On January 1, 1987, CCA modified the benefits and substantially raised the employee contributions of its retiree health insurance plan. 6 Beginning on that date, CCA salaried retirees under age 65 were required to contribute $56.21 for themselves and $92.45 for dependent coverage, while retirees age 65 and older were charged $54.81 for themselves and $54.81 for dependents. The maximum lifetime benefits available under the plan were also reduced at that time.
Alday brought this action on behalf of himself and all similarly situated employees 7 against CCA, its parent company JSC, and its pension consultant SPI. Alday and the class alleged that the modification of the plan in 1987 violated ERISA and breached the defendants' fiduciary duty to the plaintiffs. Alday also alleged that the defendants were estopped from altering the terms of the plan because they had induced him into believing that the plan's terms would not change, and he relied upon that representation. The court refused to certify the promissory estoppel issue for the class, finding that it did not satisfy the requirements of Fed.R.Civ.P. 23(a). After the district court granted summary judgment for the defendants on all claims, this appeal ensued.
Alday puts forth several arguments as to why the district court erred in granting summary judgment for the defendant on his claim that the January 1, 1987 modifications to the plan were not permissible under ERISA. One argument Alday cannot make is that, regardless of the plan's language, he had vested rights to the defendants' health insurance plan under ERISA. This argument is foreclosed by the fact that the retiree health insurance plan is a welfare benefit plan under 29 U.S.C. Sec. 1002(1) and not a pension plan under 29 U.S.C. Sec. 1002(2). Pension plans are strictly regulated by ERISA and are subject to ERISA's vesting, participation, and minimum funding requirements. Welfare benefit plans, which are benefits such as medical insurance that may be ancillary to but are not part of a pension plan, are not subject to these requirements. See 29 U.S.C. Secs. 1051 et seq. & Secs. 1081 et seq. 8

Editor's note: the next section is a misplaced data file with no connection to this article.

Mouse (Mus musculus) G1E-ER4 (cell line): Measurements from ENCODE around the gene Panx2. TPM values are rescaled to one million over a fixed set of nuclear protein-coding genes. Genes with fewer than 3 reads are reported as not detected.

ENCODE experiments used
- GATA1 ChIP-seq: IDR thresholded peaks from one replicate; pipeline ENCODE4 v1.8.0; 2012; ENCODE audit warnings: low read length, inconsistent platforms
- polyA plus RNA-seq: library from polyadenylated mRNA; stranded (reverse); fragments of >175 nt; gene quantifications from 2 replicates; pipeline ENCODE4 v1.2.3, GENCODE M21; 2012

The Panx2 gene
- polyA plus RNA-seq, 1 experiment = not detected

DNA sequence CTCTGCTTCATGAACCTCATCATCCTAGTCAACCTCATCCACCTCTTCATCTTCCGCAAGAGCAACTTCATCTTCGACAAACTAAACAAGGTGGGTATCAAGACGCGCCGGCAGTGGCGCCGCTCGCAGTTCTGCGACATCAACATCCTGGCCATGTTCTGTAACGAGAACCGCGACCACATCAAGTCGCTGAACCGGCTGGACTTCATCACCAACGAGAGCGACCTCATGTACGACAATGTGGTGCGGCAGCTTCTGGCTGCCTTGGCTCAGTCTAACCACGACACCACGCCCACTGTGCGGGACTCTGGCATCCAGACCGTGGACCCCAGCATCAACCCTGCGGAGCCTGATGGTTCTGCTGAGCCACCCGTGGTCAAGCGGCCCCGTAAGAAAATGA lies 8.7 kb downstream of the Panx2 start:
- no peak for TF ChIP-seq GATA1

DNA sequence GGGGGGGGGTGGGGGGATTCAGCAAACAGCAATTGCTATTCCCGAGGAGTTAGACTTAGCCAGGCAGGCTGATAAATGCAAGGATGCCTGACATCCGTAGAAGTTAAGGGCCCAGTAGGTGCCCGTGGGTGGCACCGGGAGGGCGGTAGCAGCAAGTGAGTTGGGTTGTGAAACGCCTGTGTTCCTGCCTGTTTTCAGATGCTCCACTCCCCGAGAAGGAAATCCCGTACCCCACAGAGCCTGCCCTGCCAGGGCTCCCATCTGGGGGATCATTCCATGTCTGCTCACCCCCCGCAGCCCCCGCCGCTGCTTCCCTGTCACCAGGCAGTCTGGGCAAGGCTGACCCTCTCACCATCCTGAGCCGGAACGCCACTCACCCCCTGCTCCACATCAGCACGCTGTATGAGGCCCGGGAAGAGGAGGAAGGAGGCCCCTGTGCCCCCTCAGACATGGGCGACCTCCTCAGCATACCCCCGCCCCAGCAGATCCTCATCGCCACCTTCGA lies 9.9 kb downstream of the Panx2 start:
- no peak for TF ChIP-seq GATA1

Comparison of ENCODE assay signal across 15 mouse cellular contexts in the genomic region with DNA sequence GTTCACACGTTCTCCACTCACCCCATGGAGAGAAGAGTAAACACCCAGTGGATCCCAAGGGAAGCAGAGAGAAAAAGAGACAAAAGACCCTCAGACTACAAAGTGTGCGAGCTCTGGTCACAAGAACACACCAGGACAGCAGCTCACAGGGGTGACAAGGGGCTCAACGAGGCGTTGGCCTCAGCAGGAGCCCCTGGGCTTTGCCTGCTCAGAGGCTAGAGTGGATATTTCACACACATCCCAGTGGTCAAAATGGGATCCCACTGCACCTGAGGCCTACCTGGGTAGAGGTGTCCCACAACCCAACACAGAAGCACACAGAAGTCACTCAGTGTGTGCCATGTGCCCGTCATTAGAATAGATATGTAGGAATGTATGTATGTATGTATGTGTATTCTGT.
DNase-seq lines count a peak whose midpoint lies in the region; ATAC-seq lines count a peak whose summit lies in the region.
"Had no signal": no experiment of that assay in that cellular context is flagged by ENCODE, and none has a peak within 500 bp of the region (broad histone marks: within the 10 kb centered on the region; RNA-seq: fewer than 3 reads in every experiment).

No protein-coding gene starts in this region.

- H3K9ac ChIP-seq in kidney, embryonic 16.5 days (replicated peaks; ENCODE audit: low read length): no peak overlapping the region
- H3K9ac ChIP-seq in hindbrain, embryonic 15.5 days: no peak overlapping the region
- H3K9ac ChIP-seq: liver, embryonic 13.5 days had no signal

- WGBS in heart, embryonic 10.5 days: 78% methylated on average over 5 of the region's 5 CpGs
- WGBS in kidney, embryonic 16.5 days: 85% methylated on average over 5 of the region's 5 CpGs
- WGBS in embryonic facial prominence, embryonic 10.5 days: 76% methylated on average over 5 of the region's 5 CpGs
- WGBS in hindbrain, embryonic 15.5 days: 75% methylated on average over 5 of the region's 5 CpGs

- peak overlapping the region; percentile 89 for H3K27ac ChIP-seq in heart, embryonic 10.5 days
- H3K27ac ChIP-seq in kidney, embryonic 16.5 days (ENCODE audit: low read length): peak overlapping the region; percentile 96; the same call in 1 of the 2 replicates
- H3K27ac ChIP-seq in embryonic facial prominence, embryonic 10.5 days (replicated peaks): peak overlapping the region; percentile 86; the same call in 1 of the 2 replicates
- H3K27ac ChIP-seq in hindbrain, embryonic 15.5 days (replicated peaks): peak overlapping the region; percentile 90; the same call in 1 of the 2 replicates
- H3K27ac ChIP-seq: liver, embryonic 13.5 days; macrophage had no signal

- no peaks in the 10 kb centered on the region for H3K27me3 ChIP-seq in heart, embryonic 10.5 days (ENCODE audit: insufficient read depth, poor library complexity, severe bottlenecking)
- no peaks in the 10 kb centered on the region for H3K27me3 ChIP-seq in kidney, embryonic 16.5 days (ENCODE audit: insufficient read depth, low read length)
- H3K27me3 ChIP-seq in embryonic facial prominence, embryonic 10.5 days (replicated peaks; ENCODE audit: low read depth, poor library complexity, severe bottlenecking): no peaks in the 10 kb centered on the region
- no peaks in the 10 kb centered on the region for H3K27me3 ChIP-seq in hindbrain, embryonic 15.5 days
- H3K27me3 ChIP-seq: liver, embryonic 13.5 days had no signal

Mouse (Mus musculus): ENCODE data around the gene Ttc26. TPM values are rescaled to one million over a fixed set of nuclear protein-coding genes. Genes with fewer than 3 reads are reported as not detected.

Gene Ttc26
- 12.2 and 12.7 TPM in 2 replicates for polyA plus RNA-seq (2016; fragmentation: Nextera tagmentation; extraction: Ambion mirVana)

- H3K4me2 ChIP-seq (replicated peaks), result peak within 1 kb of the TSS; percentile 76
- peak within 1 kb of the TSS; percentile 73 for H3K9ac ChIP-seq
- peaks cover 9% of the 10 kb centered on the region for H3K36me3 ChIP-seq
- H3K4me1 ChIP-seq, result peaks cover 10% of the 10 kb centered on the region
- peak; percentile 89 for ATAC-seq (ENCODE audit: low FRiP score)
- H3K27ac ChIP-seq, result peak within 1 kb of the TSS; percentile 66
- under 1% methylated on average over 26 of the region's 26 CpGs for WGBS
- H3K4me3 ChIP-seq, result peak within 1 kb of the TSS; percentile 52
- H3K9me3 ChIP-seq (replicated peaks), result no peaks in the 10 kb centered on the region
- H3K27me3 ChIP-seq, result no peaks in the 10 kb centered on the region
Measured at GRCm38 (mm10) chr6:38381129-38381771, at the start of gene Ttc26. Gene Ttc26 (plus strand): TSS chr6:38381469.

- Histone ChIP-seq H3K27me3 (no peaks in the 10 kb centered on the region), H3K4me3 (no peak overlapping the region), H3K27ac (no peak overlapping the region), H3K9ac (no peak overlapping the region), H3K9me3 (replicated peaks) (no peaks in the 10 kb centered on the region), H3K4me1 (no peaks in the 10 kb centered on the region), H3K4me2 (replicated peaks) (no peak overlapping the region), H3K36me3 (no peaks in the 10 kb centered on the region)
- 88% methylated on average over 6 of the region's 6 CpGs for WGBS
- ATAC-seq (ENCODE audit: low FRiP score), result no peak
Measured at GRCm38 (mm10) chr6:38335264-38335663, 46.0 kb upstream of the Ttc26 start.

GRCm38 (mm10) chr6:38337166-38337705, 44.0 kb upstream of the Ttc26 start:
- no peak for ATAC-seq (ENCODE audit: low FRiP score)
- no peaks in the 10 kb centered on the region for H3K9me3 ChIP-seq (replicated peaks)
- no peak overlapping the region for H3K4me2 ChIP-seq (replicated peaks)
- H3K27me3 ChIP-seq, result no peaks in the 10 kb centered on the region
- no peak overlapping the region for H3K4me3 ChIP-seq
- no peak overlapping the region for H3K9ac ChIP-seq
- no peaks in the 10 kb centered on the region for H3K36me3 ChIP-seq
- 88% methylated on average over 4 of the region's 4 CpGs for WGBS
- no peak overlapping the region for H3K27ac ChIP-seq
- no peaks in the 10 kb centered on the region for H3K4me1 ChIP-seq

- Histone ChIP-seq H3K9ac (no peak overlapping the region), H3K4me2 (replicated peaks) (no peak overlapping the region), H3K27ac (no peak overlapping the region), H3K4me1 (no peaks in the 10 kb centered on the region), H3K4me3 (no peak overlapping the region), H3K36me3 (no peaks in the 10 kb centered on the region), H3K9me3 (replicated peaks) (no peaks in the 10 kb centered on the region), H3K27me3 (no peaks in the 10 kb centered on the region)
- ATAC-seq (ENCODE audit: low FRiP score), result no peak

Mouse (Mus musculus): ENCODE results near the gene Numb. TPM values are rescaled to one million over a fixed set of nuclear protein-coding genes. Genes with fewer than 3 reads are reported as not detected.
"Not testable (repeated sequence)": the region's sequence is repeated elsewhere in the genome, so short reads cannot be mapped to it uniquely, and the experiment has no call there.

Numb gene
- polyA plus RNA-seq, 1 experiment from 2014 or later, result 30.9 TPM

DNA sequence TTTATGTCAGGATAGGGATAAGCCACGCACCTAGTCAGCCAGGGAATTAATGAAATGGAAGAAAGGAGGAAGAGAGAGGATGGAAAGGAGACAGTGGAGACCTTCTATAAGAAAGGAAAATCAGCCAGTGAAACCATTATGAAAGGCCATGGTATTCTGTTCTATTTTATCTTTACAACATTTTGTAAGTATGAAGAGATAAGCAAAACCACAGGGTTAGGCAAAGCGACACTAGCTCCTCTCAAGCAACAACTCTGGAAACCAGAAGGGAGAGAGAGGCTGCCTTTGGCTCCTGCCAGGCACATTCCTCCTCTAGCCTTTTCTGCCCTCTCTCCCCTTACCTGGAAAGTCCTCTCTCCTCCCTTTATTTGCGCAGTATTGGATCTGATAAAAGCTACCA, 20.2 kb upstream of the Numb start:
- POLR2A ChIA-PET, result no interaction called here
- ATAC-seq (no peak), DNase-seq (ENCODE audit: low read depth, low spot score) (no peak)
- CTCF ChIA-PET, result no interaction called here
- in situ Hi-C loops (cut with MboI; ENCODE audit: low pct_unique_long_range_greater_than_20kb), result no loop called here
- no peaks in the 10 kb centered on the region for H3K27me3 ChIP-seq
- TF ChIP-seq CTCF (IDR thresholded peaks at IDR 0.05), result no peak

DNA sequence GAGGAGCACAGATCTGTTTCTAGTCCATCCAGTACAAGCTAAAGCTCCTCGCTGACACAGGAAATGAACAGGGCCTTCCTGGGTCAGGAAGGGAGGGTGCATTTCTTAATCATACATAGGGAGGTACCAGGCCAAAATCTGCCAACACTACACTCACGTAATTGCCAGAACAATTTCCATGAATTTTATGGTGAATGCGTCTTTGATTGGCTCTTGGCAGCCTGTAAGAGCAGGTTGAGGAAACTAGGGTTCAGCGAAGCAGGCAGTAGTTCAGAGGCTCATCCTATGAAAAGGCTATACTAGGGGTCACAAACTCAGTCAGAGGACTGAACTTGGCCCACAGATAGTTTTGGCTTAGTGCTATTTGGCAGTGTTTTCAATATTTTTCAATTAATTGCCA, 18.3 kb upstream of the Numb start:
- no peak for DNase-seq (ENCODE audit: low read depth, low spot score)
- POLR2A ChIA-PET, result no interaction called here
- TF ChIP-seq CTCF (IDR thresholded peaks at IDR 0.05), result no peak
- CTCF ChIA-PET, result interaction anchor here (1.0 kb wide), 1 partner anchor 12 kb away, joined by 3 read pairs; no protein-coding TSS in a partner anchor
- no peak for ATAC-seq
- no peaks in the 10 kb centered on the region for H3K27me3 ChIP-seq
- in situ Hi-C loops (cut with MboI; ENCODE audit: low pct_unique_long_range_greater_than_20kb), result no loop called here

Instead of arguing that ERISA mandates the vesting of his welfare benefits, Alday argues that under pre-ERISA law, a retired employee's rights to health benefits were vested at the time of retirement, and that the right reserved by CCA in the plan documents to modify or terminate the plan cannot be applied to affect his rights. His main argument is that the Supreme Court's recent decision in Firestone Tire & Rubber Co. v. Bruch, 489 U.S. 101, 109 S.Ct. 948, 103 L.Ed.2d 80 (1989) effectively overrules all decisions which interpret ERISA to provide less protection to retirees than would have been available to them under the pre-ERISA common law jurisprudence on pensions.
We conclude that Alday's reading of Bruch is erroneous, and that the case has no bearing on the facts before us. In Bruch, the question before the Court was the appropriate standard to be used by courts of appeals in reviewing actions under 29 U.S.C. Sec. 1132(a)(1)(B) challenging denials of benefits based on plan interpretations. The Supreme Court rejected the "arbitrary and capricious" standard of review used by the majority of the courts of appeals and held that a denial of benefits is to be reviewed by appellate courts de novo. 9 In reaching this result, the Court noted that ERISA served to make applicable to fiduciaries administering benefit plans certain principles developed in the law of trusts. It found that "[t]he trust law de novo standard of review is consistent with the judicial interpretation of employee benefit plans prior to the enactment of ERISA." 489 U.S. at ----, 109 S.Ct. at 955. The Court reasoned that because "ERISA was enacted 'to promote the interests of employees and beneficiaries in employee benefit plans,' and 'to protect contractually defined benefits' " id. (citations omitted), it would be anomalous to apply a standard of review that would afford "less protection to employees and their beneficiaries than they enjoyed before ERISA was enacted." Id. 109 S.Ct. at 956.
Alday seizes upon the Supreme Court's reasoning in Bruch to support his contention that ERISA can never be construed in a manner that would provide less protection to employees than they would receive under the common law. He states that had the claims he presents arisen under pre-ERISA law, he would have been entitled to recover, as he and the other class members had rendered the services required by CCA and were therefore entitled to the vesting of medical benefits with unchangeable employee contributions.